That said, if you're planning on following a relatively passive investment strategy, you'll likely also want to include a property management company. Meanwhile, if you're planning on rehabbing homes, you'll want to look for some qualified contractors.
Investing tip no. 4: Come prepared for showings
As a new investor, going on showings will be very different then when you bought your own home. Here, instead of thinking about how much you personally like the home, your focus should be whether the home is structurally sound and in relatively good condition. After all, focusing on buying a house without too many issues will ultimately save your bottom line.
To that end, if you're visiting a home you're interested in purchasing for an investment, be sure to bring a moisture meter, wall thermometer, and laser measuring tool. While these tools cannot give you the same amount of reassurance as an actual home inspection, they can help you decide whether a particular property is worth pursuing further.
Investing tip no. 5: Run the numbers to find the right deal
Once you have a handful of properties you're interested in, the next step is to run the numbers. Every successful real estate investor knows the decision to buy a property should be a business one rather than a personal one.
With that in mind, there are a few key metrics you should check before you decide to move forward with buying a property. They are:
- Capitalization rate (Cap rate).
- Internal rate of return (IRR).
- Net operating income (NOI).
- Cash-on-cash return.
- Debt service coverage ratio (DSCR).
Investing tip no. 6: Carefully budget for your carrying costs
As long as those metrics check out, it's likely a good idea to move forward with buying the property. However, you also want to make sure to budget for your carrying costs. Budgeting for carrying costs will give you a good idea of the total upfront cost of buying a home, aside from just the down payment and closing costs.
With a buy-and-hold strategy, these costs might include the cost of minor repairs, such as painting and putting in new carpeting; a vacancy rate while you're looking for a tenant; and the cost of property insurance. On the other hand, for a fix-and-flip strategy, you'd obviously want to account for the cost of your renovations in addition to traditional carrying costs like utilities and financing costs.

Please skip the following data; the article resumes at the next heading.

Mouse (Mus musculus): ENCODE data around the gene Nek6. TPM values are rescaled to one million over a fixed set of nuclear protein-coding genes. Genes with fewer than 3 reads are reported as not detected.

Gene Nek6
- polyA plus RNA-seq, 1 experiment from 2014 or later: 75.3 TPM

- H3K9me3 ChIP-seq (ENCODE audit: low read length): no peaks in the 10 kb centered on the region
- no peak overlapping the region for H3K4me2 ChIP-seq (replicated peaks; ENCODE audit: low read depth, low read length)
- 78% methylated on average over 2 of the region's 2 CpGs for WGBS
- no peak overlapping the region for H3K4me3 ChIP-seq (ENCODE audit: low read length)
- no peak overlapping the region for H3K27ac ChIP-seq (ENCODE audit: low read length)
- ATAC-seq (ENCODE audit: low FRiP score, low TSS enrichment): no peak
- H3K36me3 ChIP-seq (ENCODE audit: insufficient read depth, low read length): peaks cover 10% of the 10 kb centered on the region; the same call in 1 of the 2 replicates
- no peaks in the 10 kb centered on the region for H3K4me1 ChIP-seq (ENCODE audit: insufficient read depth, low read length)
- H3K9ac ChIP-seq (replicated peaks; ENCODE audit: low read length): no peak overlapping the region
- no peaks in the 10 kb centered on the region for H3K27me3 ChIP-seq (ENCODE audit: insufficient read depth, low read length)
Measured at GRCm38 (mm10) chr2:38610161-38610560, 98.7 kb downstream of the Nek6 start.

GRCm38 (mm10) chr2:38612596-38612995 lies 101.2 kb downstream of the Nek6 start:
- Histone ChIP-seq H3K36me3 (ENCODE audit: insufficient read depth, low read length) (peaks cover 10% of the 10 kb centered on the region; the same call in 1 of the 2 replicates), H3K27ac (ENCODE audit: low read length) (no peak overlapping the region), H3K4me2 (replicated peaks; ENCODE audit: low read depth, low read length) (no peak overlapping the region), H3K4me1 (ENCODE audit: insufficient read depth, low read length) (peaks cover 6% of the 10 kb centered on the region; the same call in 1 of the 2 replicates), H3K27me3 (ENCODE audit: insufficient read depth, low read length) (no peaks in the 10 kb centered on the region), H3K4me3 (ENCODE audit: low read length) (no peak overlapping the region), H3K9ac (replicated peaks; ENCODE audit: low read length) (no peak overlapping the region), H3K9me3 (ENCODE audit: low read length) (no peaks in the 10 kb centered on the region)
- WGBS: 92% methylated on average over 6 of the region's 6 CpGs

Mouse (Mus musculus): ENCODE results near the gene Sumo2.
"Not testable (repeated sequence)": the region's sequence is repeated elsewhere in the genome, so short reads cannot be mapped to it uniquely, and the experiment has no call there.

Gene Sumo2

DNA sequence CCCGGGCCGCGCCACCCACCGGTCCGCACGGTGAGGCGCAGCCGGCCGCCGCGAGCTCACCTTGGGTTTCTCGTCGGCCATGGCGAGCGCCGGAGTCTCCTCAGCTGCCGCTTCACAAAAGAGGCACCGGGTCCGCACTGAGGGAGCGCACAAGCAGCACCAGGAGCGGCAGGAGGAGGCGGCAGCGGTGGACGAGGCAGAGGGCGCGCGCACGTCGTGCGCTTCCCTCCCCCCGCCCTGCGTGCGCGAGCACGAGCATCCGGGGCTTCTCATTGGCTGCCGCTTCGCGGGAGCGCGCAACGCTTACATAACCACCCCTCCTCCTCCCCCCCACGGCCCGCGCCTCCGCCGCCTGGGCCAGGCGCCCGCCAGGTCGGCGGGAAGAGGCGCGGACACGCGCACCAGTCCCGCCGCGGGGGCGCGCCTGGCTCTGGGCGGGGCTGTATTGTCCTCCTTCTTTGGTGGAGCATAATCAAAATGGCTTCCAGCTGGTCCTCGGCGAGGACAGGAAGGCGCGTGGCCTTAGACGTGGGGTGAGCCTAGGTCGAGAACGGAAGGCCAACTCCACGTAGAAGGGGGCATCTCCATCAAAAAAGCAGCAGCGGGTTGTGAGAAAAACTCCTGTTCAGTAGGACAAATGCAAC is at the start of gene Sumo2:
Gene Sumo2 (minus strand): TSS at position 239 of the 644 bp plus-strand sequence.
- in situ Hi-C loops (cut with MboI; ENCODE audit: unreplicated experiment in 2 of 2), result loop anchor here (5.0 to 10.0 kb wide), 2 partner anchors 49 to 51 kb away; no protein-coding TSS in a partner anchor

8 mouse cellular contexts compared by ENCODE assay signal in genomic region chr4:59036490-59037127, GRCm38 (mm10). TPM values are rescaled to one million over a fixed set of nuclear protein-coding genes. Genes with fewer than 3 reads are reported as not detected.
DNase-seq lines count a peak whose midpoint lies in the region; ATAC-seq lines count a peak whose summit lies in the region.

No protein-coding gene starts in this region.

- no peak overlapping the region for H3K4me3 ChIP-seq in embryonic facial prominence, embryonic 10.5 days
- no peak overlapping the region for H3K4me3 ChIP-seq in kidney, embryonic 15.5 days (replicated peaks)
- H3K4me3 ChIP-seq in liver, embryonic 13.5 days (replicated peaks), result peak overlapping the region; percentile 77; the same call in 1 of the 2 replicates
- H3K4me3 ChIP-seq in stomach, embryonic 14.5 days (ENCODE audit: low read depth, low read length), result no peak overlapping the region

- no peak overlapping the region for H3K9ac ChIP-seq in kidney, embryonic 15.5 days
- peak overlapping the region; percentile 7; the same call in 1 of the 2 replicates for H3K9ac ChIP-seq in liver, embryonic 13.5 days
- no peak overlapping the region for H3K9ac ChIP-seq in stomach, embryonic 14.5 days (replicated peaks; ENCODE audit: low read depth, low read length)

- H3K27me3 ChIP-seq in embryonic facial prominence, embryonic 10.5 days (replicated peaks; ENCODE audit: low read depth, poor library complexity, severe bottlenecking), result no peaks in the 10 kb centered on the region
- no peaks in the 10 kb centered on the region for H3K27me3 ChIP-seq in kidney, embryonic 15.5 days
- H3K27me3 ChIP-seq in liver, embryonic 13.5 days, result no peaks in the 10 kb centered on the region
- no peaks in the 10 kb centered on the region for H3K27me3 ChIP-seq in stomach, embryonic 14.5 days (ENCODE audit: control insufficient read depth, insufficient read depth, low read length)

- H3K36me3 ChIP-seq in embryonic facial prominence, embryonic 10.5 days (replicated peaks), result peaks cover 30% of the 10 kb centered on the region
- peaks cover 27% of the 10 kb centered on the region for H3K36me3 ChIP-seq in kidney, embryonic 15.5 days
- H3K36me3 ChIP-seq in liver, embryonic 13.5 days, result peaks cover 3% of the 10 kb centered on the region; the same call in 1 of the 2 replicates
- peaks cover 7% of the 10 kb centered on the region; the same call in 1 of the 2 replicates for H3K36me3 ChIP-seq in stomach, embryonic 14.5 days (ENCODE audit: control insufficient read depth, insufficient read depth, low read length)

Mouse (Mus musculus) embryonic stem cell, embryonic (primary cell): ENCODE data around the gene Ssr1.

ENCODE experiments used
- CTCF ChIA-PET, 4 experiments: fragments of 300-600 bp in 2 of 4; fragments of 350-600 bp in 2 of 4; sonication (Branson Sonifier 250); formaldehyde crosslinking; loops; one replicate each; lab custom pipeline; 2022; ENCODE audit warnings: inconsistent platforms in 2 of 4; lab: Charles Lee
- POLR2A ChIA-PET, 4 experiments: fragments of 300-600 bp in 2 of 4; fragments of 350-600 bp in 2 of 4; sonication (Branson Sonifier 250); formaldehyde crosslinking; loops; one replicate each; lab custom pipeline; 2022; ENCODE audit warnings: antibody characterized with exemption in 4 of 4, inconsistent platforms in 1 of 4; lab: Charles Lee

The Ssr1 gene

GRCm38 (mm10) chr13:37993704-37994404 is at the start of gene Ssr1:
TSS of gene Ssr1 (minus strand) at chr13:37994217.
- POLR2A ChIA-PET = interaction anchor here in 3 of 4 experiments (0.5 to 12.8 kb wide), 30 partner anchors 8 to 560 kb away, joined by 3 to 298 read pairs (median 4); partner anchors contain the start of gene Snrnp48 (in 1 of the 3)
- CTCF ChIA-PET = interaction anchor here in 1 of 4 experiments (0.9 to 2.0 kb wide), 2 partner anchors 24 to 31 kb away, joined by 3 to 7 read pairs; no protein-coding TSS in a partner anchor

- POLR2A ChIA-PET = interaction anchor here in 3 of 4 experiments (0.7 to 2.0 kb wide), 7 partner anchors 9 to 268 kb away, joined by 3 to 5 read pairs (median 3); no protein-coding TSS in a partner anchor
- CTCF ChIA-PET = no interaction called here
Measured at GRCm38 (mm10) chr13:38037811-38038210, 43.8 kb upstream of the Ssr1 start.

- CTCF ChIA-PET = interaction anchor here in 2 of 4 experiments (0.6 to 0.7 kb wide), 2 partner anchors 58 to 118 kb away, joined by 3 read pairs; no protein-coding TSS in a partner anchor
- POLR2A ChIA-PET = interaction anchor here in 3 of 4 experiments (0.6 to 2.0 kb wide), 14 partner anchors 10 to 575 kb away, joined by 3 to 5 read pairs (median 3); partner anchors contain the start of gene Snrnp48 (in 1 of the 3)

Investing tip no. 7: Use a CMA to determine the right sale price or rental value
Once you own the home, it's time to think about how you'll bring in money. If you're following a fix-and-flip strategy, you'll do this by determining the after-renovation value of the home. On the other hand, if you're following a buy-and-hold strategy, your job will be to determine how much rental income you should get from the property.
With either strategy, you can achieve your goal by asking your real estate agent to draw up a comparative market analysis (CMA). A CMA looks at recently sold properties similar to yours to determine how your property should be priced.
Typically, your real estate agent will come up with three to five comparable properties (comps) in order to determine the price range for your property. Then, they'll look at the features unique to your property to determine where your property fits in that price range.
The Millionacres bottom line
Whether you're looking to get involved with residential real estate, commercial real estate, or REITs, sometimes you need a little advice to get your real estate investing business off the ground. Use these tips to help you get started as a new real estate investor. With the help of these tips, a little luck, and a lot of due diligence, you'll learn how to use the housing market as a way to build wealth.
11% of the mega-wealthy swear by this investment…
The richest in the world have made their fortunes in many ways, but there is one common thread for many of them: They made real estate a core part of their investment strategy. Of all the ways the ultra-rich made their fortunes, real estate outpaced every other method 3 to 1.